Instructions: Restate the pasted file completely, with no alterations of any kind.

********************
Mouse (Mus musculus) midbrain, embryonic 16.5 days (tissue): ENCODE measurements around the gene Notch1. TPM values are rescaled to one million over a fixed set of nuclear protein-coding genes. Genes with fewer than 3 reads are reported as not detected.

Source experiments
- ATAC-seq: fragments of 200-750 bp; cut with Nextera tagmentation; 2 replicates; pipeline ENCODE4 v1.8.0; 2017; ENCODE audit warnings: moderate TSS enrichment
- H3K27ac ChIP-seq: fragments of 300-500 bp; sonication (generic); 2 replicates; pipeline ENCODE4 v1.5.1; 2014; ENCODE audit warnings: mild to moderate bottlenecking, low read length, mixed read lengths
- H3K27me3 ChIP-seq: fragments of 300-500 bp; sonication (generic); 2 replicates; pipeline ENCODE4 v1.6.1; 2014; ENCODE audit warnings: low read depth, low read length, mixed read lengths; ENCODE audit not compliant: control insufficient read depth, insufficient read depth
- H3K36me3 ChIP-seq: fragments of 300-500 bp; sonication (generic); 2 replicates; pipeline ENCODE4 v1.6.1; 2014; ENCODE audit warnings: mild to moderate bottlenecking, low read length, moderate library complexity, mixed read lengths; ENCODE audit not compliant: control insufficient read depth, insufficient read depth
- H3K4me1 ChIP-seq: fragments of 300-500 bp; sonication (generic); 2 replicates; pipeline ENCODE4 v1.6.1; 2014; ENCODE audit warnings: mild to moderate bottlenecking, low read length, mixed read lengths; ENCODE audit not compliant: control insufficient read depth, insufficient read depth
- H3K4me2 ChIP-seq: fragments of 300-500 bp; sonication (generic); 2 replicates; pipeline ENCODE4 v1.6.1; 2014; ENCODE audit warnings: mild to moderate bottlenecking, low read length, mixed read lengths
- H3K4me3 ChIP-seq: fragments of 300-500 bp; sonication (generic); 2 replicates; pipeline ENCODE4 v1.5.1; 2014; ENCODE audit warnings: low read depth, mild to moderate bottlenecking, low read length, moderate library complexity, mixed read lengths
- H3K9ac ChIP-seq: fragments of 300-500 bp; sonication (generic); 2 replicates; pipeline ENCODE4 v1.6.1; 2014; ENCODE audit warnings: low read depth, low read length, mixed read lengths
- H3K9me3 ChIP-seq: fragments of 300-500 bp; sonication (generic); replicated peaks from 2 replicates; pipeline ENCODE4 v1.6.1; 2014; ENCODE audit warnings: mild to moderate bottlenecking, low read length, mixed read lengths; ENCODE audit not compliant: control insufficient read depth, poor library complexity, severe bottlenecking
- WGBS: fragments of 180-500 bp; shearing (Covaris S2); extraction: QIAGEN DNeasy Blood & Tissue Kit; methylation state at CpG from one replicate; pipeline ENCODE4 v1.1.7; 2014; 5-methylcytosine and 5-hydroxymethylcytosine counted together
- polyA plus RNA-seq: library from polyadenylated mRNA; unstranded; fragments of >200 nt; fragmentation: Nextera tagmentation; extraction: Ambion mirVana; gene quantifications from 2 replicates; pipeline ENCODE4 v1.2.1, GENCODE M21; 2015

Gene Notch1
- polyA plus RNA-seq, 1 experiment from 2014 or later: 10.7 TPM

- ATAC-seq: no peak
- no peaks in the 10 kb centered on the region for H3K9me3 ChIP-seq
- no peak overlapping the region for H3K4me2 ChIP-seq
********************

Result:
Mouse (Mus musculus) midbrain, embryonic 16.5 days (tissue): ENCODE measurements around the gene Notch1. TPM values are rescaled to one million over a fixed set of nuclear protein-coding genes. Genes with fewer than 3 reads are reported as not detected.

Source experiments
- ATAC-seq: fragments of 200-750 bp; cut with Nextera tagmentation; 2 replicates; pipeline ENCODE4 v1.8.0; 2017; ENCODE audit warnings: moderate TSS enrichment
- H3K27ac ChIP-seq: fragments of 300-500 bp; sonication (generic); 2 replicates; pipeline ENCODE4 v1.5.1; 2014; ENCODE audit warnings: mild to moderate bottlenecking, low read length, mixed read lengths
- H3K27me3 ChIP-seq: fragments of 300-500 bp; sonication (generic); 2 replicates; pipeline ENCODE4 v1.6.1; 2014; ENCODE audit warnings: low read depth, low read length, mixed read lengths; ENCODE audit not compliant: control insufficient read depth, insufficient read depth
- H3K36me3 ChIP-seq: fragments of 300-500 bp; sonication (generic); 2 replicates; pipeline ENCODE4 v1.6.1; 2014; ENCODE audit warnings: mild to moderate bottlenecking, low read length, moderate library complexity, mixed read lengths; ENCODE audit not compliant: control insufficient read depth, insufficient read depth
- H3K4me1 ChIP-seq: fragments of 300-500 bp; sonication (generic); 2 replicates; pipeline ENCODE4 v1.6.1; 2014; ENCODE audit warnings: mild to moderate bottlenecking, low read length, mixed read lengths; ENCODE audit not compliant: control insufficient read depth, insufficient read depth
- H3K4me2 ChIP-seq: fragments of 300-500 bp; sonication (generic); 2 replicates; pipeline ENCODE4 v1.6.1; 2014; ENCODE audit warnings: mild to moderate bottlenecking, low read length, mixed read lengths
- H3K4me3 ChIP-seq: fragments of 300-500 bp; sonication (generic); 2 replicates; pipeline ENCODE4 v1.5.1; 2014; ENCODE audit warnings: low read depth, mild to moderate bottlenecking, low read length, moderate library complexity, mixed read lengths
- H3K9ac ChIP-seq: fragments of 300-500 bp; sonication (generic); 2 replicates; pipeline ENCODE4 v1.6.1; 2014; ENCODE audit warnings: low read depth, low read length, mixed read lengths
- H3K9me3 ChIP-seq: fragments of 300-500 bp; sonication (generic); replicated peaks from 2 replicates; pipeline ENCODE4 v1.6.1; 2014; ENCODE audit warnings: mild to moderate bottlenecking, low read length, mixed read lengths; ENCODE audit not compliant: control insufficient read depth, poor library complexity, severe bottlenecking
- WGBS: fragments of 180-500 bp; shearing (Covaris S2); extraction: QIAGEN DNeasy Blood & Tissue Kit; methylation state at CpG from one replicate; pipeline ENCODE4 v1.1.7; 2014; 5-methylcytosine and 5-hydroxymethylcytosine counted together
- polyA plus RNA-seq: library from polyadenylated mRNA; unstranded; fragments of >200 nt; fragmentation: Nextera tagmentation; extraction: Ambion mirVana; gene quantifications from 2 replicates; pipeline ENCODE4 v1.2.1, GENCODE M21; 2015

Gene Notch1
- polyA plus RNA-seq, 1 experiment from 2014 or later: 10.7 TPM

- ATAC-seq: no peak
- no peaks in the 10 kb centered on the region for H3K9me3 ChIP-seq
- no peak overlapping the region for H3K4me2 ChIP-seq